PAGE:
and then for recording functionality Moxi sounds like the cheaper box in the long run, and that will do digital and analog as well, correct?

The main concern I have is that I won't be getting the 100 analog channels, the samsung box I purchased before only tuned the digitals....

Moxi charges $129 extra for analog support. They give you one of these that connects to the Moxi's rear USB port.

Analog support adds significant cost to a HD recorder, because that entails a separate NTSC decoder, analog/digital converter, and MP@ML encoder for each tuner, as necessary to convert the analog signal into a form that can be manipulated (pause, instant replay, etc) and written to the hard disk. Everything else in Moxi is geared toward saving the original digital signal to disk, as is.

Note most cable operators plan to eliminate their analog cable channels and move them to digital over the next few years. Each analog channel consumes the same capacity as 2-3 HD channels and 9-16 digital SD channels, so for competitive reasons, they want to eliminate them as soon as possible. As an example, Comcast plans to keep analog versions of its locals and move everything else to digital; a number of Comcast service areas made this transition over the past six months, and many more will do it in 1H 2010.
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post #7 of 12 Old 11-28-2009, 11:58 PM - Thread Starter
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I'm a little confused now, I have wide open west (WOW) and when I plug that into my TV it shows around 100 analog channels and 50 digital during scan.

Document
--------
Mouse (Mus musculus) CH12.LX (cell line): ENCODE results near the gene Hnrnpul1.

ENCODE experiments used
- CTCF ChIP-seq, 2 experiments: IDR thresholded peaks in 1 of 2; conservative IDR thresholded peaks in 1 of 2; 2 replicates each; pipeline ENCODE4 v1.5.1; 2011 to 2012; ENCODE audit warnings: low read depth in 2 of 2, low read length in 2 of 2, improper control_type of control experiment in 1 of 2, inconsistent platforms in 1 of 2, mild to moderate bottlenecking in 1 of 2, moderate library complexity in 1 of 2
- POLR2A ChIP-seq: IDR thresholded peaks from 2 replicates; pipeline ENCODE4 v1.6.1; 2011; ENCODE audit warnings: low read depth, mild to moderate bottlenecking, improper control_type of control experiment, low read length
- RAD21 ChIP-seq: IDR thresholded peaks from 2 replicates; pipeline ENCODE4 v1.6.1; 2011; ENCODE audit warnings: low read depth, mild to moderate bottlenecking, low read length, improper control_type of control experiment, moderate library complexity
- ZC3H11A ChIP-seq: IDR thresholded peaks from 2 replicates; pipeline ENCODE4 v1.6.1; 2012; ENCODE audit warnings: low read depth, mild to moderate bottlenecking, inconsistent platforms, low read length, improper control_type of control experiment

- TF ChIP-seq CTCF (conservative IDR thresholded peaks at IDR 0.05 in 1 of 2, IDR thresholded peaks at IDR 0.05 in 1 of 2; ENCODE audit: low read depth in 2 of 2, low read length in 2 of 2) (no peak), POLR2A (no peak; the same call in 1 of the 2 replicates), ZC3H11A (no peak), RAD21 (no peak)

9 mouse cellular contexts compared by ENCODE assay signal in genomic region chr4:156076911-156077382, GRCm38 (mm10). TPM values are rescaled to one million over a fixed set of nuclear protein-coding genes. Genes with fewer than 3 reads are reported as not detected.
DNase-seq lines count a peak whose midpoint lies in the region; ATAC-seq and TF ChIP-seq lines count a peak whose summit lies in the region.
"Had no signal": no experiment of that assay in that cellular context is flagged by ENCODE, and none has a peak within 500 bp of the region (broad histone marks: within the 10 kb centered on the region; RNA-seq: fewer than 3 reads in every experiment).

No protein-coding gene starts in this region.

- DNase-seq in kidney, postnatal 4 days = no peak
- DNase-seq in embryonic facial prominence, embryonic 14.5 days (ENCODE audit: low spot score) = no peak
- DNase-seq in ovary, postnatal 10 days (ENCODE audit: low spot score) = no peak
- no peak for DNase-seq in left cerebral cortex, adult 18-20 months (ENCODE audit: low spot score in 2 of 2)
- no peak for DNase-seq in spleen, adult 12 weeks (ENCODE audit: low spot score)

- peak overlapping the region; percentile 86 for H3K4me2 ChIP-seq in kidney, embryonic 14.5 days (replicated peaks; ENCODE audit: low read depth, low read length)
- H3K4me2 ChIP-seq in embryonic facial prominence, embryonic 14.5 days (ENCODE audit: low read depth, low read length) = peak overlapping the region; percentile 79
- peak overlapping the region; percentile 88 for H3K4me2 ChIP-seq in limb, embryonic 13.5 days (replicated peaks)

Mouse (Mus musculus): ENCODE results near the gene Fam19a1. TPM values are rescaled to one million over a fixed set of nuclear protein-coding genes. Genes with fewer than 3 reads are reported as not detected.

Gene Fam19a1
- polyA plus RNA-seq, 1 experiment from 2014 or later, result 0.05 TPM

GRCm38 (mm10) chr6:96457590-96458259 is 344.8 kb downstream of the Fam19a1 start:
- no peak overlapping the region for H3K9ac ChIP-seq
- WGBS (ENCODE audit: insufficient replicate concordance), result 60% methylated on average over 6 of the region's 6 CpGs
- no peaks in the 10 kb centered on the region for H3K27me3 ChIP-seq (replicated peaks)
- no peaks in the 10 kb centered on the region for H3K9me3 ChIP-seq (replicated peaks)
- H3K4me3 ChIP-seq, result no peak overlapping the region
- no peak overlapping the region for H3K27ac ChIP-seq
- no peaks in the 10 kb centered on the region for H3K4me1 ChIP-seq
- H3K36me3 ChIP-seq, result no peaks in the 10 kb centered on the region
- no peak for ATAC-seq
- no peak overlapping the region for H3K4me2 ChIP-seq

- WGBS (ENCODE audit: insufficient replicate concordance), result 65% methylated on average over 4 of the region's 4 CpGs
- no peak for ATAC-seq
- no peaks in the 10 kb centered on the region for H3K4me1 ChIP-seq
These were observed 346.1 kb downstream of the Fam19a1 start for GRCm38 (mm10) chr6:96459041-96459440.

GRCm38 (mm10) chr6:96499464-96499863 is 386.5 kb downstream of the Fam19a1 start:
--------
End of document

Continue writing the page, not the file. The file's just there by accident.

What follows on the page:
The only way to access analog is through a seperate tuner or addon?

I'm confused because the pdf below compares the PHD-205LE to the samsung and it shows NTSC analog support?
http://www.epvision.com/Documents/HD...ct_compare.pdf
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post #8 of 12 Old 11-29-2009, 12:36 AM
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Quote:
Originally Posted by antivirus6613 View Post

I'm a little confused now, I have wide open west (WOW) and when I plug that into my TV it shows around 100 analog channels and 50 digital during scan.

The only way to access analog is through a seperate tuner or addon?

Moxi separated analog support from their design to keep costs down, since most people with that DVR use a CableCard. When a CableCard (an access card) from the cable company is installed, digital versions of channels 1-100 replace the analog versions on most cable systems.

For those that need analog support, the $129 "dongle" plugs into the back of the Moxi and adds one analog tuner. From the Moxi interface, everything is seamlessly integrated; you see both analog and digital channels in the same program guide and you can tune/record from both. You just have another box hanging off the Moxi.

You can see a video demo of Moxi here.

Quote:
Originally Posted by antivirus6613 View Post

I'm confused because the pdf below compares the PHD-205LE to the samsung and it shows NTSC analog support?
http://www.epvision.com/Documents/HD...ct_compare.pdf

I haven't used the PHD-205LE, but my understanding is that it has RF passthrough. In other words, it won't decode and display analog channels itself, but it will pass the analog signal through the RF coax for your TV's NTSC tuner. That doesn't help you, because your projector lacks a NTSC tuner.
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post #9 of 12 Old 11-29-2009, 12:43 AM